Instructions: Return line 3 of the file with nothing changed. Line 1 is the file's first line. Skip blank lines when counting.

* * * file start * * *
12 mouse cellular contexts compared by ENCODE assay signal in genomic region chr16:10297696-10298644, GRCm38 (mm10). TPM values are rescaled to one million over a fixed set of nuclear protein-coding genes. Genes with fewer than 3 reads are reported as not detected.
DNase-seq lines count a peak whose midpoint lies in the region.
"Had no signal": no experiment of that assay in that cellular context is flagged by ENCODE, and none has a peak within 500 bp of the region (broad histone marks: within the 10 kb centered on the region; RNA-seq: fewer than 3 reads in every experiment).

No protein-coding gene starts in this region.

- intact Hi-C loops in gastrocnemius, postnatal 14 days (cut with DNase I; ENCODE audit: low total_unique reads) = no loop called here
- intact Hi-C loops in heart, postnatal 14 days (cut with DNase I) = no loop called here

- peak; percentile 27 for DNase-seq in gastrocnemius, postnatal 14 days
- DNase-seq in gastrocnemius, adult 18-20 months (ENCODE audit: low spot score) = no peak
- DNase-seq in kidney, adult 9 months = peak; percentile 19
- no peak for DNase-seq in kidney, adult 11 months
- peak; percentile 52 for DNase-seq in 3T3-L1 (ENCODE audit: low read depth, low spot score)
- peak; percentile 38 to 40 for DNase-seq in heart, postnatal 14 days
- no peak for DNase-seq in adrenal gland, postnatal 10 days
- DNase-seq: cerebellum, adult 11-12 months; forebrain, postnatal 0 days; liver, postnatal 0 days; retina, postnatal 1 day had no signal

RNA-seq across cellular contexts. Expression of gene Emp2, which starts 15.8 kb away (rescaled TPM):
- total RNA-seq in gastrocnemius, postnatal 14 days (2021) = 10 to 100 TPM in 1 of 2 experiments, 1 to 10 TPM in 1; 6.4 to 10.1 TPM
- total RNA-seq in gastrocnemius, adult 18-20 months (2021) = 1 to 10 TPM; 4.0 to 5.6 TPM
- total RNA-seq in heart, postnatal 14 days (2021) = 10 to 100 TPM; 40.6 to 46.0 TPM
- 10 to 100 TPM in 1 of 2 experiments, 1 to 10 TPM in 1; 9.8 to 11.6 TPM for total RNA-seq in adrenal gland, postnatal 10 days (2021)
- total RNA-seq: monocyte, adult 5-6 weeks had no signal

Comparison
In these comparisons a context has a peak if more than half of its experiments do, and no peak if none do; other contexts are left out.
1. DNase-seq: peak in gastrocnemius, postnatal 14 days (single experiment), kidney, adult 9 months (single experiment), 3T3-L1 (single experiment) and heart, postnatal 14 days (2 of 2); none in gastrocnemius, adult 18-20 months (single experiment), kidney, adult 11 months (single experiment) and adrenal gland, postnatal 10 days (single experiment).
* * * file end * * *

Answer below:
"Had no signal": no experiment of that assay in that cellular context is flagged by ENCODE, and none has a peak within 500 bp of the region (broad histone marks: within the 10 kb centered on the region; RNA-seq: fewer than 3 reads in every experiment).